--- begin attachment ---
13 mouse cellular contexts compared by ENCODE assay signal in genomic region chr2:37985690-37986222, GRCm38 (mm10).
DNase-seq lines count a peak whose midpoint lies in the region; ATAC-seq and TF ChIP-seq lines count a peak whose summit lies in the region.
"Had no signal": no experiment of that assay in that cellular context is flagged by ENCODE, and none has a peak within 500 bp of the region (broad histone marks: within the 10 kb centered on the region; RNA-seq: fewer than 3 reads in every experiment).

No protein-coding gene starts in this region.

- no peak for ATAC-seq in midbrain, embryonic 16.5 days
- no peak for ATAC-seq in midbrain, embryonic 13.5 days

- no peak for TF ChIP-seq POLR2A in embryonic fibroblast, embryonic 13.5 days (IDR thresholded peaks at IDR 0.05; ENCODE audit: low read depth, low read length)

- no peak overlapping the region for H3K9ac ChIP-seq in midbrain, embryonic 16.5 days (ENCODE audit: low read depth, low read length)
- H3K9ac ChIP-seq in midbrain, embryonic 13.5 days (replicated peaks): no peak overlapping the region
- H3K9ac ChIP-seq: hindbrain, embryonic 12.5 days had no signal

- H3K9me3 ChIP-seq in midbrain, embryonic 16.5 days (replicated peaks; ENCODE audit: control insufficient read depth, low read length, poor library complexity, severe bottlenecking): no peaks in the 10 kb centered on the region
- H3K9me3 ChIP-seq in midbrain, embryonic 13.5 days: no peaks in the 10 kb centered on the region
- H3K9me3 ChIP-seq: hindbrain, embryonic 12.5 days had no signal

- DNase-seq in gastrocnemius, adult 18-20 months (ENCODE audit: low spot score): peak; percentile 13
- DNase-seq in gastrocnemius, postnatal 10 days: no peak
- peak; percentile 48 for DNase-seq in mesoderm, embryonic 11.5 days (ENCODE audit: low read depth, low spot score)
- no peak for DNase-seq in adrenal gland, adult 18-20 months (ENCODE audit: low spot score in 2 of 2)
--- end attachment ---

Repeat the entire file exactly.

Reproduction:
13 mouse cellular contexts compared by ENCODE assay signal in genomic region chr2:37985690-37986222, GRCm38 (mm10).
DNase-seq lines count a peak whose midpoint lies in the region; ATAC-seq and TF ChIP-seq lines count a peak whose summit lies in the region.
"Had no signal": no experiment of that assay in that cellular context is flagged by ENCODE, and none has a peak within 500 bp of the region (broad histone marks: within the 10 kb centered on the region; RNA-seq: fewer than 3 reads in every experiment).

No protein-coding gene starts in this region.

- no peak for ATAC-seq in midbrain, embryonic 16.5 days
- no peak for ATAC-seq in midbrain, embryonic 13.5 days

- no peak for TF ChIP-seq POLR2A in embryonic fibroblast, embryonic 13.5 days (IDR thresholded peaks at IDR 0.05; ENCODE audit: low read depth, low read length)

- no peak overlapping the region for H3K9ac ChIP-seq in midbrain, embryonic 16.5 days (ENCODE audit: low read depth, low read length)
- H3K9ac ChIP-seq in midbrain, embryonic 13.5 days (replicated peaks): no peak overlapping the region
- H3K9ac ChIP-seq: hindbrain, embryonic 12.5 days had no signal

- H3K9me3 ChIP-seq in midbrain, embryonic 16.5 days (replicated peaks; ENCODE audit: control insufficient read depth, low read length, poor library complexity, severe bottlenecking): no peaks in the 10 kb centered on the region
- H3K9me3 ChIP-seq in midbrain, embryonic 13.5 days: no peaks in the 10 kb centered on the region
- H3K9me3 ChIP-seq: hindbrain, embryonic 12.5 days had no signal

- DNase-seq in gastrocnemius, adult 18-20 months (ENCODE audit: low spot score): peak; percentile 13
- DNase-seq in gastrocnemius, postnatal 10 days: no peak
- peak; percentile 48 for DNase-seq in mesoderm, embryonic 11.5 days (ENCODE audit: low read depth, low spot score)
- no peak for DNase-seq in adrenal gland, adult 18-20 months (ENCODE audit: low spot score in 2 of 2)